It is probably quite evident that there are a number of fire alarms available, and at significantly varying prices, so it could be tough to understand the differences between Optical, Ionisation and Heat alarms. This guide is aimed at taking some of that distress away.
So what is the main difference between the models? As mentioned above you will find three types of alarm, each featuring its own uses.
Optical Alarm: This sort of smoke alarm usually uses an infrared beam between two points, the alarm being triggered should the beam be disturbed. In much exactly the same way as a criminal might trip a security alarm when breaking in to a bank vault or museum in the movies, if the beam is broken, the alarm will go off. It detects larger smoke particles best.
Ionisation Alarm: These alarms use 2 small plates (one charged positively, one negatively) and an alpha particle source to produce a constant current running over the gap in between the plates. When smoke enters the chamber it inhibits this procedure, interrupting the charge. When the charge drops, the alarm goes off. These alarms are best at detecting smaller smoke particles.
Heat Alarms: A heat alarm will trigger in the event the room temperature reaches a specific level. They are doing not detect smoke, and therefore are not for use as an alternative to get a smoke alarm, but needs to be utilized in assisting these alarms for greater fire detection.
Why do we require several types of fire alarm?
Different types of alarm exist because of the several types of fire. Surprisingly, fires act in different ways depending on precisely what is burning, and it is important to identify the fire as quickly as possible. Different alarms are better at discovering different fires, and deciding on the best alarm for the right room could keep your life 1 day.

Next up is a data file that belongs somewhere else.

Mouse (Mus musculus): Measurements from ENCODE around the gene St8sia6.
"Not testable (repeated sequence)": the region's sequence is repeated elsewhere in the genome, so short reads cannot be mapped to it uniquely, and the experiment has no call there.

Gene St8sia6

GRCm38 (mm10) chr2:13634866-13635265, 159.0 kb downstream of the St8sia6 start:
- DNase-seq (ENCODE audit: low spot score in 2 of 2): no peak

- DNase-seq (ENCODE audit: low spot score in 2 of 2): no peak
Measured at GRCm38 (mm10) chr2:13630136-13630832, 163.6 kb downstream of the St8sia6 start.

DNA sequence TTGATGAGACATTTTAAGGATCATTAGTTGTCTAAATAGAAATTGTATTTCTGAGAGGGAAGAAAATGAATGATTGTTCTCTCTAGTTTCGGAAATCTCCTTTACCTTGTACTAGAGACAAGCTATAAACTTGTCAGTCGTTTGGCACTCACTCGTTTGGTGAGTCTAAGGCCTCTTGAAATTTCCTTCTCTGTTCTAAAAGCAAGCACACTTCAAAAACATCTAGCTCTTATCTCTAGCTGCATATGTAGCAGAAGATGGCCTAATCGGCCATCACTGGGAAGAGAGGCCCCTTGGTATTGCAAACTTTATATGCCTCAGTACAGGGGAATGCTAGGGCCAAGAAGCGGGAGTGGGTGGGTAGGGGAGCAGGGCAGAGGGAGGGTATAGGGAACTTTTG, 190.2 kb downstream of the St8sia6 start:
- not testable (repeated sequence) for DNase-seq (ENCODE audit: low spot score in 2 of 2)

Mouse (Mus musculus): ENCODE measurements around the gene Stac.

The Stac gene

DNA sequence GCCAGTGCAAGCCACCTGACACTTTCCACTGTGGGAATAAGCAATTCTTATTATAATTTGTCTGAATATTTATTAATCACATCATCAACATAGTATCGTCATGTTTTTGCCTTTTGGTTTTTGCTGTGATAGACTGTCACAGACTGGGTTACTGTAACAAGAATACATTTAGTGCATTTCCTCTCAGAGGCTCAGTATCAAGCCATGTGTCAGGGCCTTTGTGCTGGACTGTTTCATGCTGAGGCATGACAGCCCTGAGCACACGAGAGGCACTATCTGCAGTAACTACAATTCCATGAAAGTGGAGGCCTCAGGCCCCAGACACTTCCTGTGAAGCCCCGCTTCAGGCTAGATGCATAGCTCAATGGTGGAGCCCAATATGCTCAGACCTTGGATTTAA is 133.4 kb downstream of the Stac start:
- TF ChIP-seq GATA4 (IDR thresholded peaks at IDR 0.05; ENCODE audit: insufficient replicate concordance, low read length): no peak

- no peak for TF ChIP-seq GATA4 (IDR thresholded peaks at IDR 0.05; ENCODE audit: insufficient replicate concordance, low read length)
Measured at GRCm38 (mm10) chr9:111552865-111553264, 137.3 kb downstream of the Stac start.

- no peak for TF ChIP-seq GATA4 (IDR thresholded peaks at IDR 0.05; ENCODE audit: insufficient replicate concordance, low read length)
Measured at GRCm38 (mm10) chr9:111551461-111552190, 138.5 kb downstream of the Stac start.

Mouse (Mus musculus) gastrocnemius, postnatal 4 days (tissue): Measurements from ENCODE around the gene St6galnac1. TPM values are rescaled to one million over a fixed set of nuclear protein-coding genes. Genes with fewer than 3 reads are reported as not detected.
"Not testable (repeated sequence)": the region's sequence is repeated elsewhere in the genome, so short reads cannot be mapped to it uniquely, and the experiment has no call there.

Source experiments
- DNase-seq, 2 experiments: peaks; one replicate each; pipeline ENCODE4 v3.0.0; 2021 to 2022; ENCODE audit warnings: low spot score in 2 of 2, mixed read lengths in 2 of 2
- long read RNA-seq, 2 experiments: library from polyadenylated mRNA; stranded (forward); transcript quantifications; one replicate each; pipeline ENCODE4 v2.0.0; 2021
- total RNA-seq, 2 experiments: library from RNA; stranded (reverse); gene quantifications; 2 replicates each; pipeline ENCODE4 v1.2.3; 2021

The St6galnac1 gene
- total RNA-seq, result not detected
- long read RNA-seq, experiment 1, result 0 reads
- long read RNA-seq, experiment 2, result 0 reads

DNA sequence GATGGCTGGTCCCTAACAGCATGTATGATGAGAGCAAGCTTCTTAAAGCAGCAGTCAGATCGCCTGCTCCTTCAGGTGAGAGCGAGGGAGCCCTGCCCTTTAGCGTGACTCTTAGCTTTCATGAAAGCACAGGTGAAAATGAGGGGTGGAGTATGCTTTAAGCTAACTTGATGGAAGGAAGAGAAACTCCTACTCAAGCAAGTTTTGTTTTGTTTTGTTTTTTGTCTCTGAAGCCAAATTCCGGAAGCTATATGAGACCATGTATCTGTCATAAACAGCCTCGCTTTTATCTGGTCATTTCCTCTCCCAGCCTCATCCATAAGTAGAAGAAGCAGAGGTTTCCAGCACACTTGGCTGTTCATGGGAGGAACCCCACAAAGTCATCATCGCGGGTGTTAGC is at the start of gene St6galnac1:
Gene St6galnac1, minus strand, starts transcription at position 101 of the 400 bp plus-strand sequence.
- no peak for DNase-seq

Fires may be particularly smokey, often caused by the burning of papers or clothing etc, and burn rapidly, producing smaller smoke particles. The Ionisation alarms are better at detecting these fires.
Other fires can be a lot less smokey, often being harder to detect, and are generated by the burning of carpets, sofas or electrical devices. These fires often burn less rapidly, producing larger smoke particles. Optical alarms will likely be better at detecting these fires.
Which fire alarm should i need? This post is meant being a general guide, and for more detailed safety advice it is strongly advised that you contact Emergency Lighting Cheshire. This being said, the data below should assist you to decide.
Optical alarm: Living room area, dining-room, hallway
Ionisation alarm: Bedrooms, walk in wardrobes
Heat alarms: Dusty areas including garages, unconverted lofts etc where the dust could hinder another alarm types.
Alarms are available as either battery operated, or mains byskyu with battery backup. The mains alarms continues to work for a time after power is lost for the unit, but only as a backup. If it is the truth, mains needs to be restored towards the unit right away, or perhaps the battery changed.
Some alarms even include the choice of interconnectivity, meaning if an individual alarm sounds, then each of the alarms sound. This is highly useful in larger properties where one alarm may not be heard by everyone. The idea is always to increase the alarm to everybody right away – the moment a fire starts – and having the alarms linked together will make this happen.
Fires are responsible for a large number of deaths every year, as we know from your adverts broadcast on television or radio. It is a fact, and may be reduced by just checking your alarm to make sure that it really works, and that it is the right alarm for the location it is placed. Remember that alarms need replacing after some time, in fact it is worth checking on the unit and to note the replace by date. In case you are unsure, consult with the local Fire Service.